Although they have used two first round draft picks in the last three years to refortify depth at outside linebacker, the Pittsburgh Steelers are still in an eventual predicament at the position.
James Harrison is set to return for his thirteen season in a Steelers’ uniform after contemplating a second retirement. Although his presence on the field and in the locker room will be tremendously welcomed, his prolonged exit from the game is a stopgap for the team’s need to continue the rebuilding of its linebacker corps.
The organization has until the beginning of May to decide if they will pick up Jarvis Jones‘ fifth-year option in his rookie contract. While he has progressively improved in his three years in the league, it has not been at the speed which the Steelers, nor Steelers’ Nation, have desired. His strong performance during Pittsburgh’s playoff run gives hope for the future, but can the Steelers bank on him performing at a level that has eluded him his entire career?
Arthur Moats has proven the organization made an intelligent free agent investment in him when he was signed before the start of the 2014 season. He started ten games in 2015 and posted a second straight year in which he recorded four sacks, but eventually gave way to Bud Dupree as a starter. If he keeps up his consistent play he could be enticed by another team when his contract is up after the 2017 season.
Speaking of Dupree, the Steelers’ 2015 first round draft pick had a decent rookie season. With Pittsburgh’s healthy linebacker rotation, he only recorded 26 total tackles and four sacks, but made exceptional strides in his pass rushing technique towards the end of the year. Make no mistake, Dupree is the future figurehead of the Steelers’ outside linebacker position, but the organization must find an equally talented individual to pair him with.
Bolstering their secondary and protecting Ben Roethlisberger are the Steelers’ top priorities heading into the 2016 draft, but the organization knows there are multiple areas that need to be addressed in the near future. If the Steelers use their first two selections on a cornerback/safety and an offensive lineman, it is possible they could draft a linebacker in round three.
One young prospect shows immense talent that can be molded into a Pro Bowl caliber starter on their defense. While many would argue that the 89th overall selection should be used to add more secondary help or to draft a tight end, this monstrous pass rushing threat could be the Steelers’ best option on the board if available.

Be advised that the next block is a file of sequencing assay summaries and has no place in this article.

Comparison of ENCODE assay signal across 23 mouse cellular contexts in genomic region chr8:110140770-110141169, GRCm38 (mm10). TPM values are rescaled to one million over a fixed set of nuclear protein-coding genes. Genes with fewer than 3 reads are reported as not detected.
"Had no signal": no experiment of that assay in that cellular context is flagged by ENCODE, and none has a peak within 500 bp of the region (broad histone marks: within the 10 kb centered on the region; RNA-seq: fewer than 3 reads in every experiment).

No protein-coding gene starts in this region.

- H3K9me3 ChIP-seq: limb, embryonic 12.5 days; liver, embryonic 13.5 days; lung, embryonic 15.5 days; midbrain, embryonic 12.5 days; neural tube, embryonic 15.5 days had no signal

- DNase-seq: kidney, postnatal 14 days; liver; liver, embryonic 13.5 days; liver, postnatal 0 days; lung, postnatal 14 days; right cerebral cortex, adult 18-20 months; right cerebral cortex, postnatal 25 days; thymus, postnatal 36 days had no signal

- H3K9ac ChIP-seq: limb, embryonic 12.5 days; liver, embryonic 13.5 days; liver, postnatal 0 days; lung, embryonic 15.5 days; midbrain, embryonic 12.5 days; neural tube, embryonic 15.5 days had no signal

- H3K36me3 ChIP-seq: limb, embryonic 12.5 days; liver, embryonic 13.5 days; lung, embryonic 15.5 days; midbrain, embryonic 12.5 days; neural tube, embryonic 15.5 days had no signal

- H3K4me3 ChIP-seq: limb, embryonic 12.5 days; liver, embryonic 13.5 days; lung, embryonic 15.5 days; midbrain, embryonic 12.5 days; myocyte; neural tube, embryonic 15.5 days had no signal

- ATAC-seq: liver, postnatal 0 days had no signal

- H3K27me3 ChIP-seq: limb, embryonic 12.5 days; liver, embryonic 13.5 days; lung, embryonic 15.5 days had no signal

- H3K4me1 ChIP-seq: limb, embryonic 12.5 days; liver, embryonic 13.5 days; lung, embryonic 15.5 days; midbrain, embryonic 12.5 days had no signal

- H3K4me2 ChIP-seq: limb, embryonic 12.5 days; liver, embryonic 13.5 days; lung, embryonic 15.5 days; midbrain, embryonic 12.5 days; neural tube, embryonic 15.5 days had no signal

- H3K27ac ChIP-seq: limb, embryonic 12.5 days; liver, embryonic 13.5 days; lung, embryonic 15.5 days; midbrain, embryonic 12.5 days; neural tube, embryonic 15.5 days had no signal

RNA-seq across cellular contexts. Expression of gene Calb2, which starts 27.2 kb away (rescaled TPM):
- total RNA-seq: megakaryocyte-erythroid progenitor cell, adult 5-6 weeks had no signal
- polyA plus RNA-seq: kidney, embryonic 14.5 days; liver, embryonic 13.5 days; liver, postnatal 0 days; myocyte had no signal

Kyler Fackrell, linebacker, Utah State.
With an official NFL Combine height and weight of 6’5″/245 lbs, Fackrell is the embodiment of what defensive coordinators crave in an outside linebacker. The size to go toe-to-toe with the most powerful of offensive linemen, the technique to beat them quickly, and the pursuit speed to bring the ball carrier down before they know what hits them.
In his time with the Utah State Aggies, Fackrell amassed a total of 253 tackles (104 unassisted), thirteen sacks, four interceptions, and four forced fumbles. Where he excels the most is creating chaos in his opponent’s backfield. His 36 tackles for loss show his knack for getting in the face of targets and forcing negative yardage. The Steelers know very well that athletes like this are what Super Bowl defenses are made of.
One of the most intriguing things about Fackrell is his initial first step to beat his opposing lineman. Against Colorado State, he made offensive lineman Nick Callender look foolish in more than one instance. With relentless pursuit, Fackrell bounces off another offensive lineman and closes in on quarterback Nick Stevens and slings him to the turf.
Fackrell once again brought his pass rushing ability in full force against La’Raven Clark in this year’s Senior Bowl. Showing great use of his hands, he gets the best of Clark and ferociously drives forward towards quarterback Jake Coker. Contact with Coker forced the pass to go incomplete and displayed to a host of talent scouts what he can bring to the table in pass defense situations.
According to Walterfootball.com’s draft prospect visits tracker, Fackrell has not met with any of the NFL’s 32 teams at this point in time. While this could be perceived as a positive or negative thing, Fackrell could fly under the radar and fall deep enough in the draft to where the Steelers would have a chance to select him.
Many will argue that this year is not the time to make upgrades to the linebacker corps, but if he is available in the third round, the Steelers will be hard pressed to pass him up. With the exception of Dri Archer, the Steelers have made great selections in the third round of the draft in recent years…even with they did not necessarily need them. Sammie Coates is a prime example of this.
Adding Kyler Fackrell to the Steelers’ linebacker corps would go a long way in revitalizing the fearsome pass rushing defense the team once possessed. Taking a chance that his excellent collegiate play will translate well at the professional level is one that will benefit the organization for years to come and usher in a new era of defensive domination.